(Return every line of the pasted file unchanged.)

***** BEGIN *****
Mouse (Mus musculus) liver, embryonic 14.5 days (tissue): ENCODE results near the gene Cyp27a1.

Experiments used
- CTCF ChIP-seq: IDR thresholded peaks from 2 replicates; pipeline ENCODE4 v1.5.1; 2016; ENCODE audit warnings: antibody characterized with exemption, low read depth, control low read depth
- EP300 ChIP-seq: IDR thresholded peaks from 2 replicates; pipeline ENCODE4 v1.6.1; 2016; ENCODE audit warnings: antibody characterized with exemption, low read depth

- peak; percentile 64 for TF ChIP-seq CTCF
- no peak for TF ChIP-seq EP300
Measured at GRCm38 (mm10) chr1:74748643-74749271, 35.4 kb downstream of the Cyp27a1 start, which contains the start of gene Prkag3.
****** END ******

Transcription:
Mouse (Mus musculus) liver, embryonic 14.5 days (tissue): ENCODE results near the gene Cyp27a1.

Experiments used
- CTCF ChIP-seq: IDR thresholded peaks from 2 replicates; pipeline ENCODE4 v1.5.1; 2016; ENCODE audit warnings: antibody characterized with exemption, low read depth, control low read depth
- EP300 ChIP-seq: IDR thresholded peaks from 2 replicates; pipeline ENCODE4 v1.6.1; 2016; ENCODE audit warnings: antibody characterized with exemption, low read depth

- peak; percentile 64 for TF ChIP-seq CTCF
- no peak for TF ChIP-seq EP300
Measured at GRCm38 (mm10) chr1:74748643-74749271, 35.4 kb downstream of the Cyp27a1 start, which contains the start of gene Prkag3.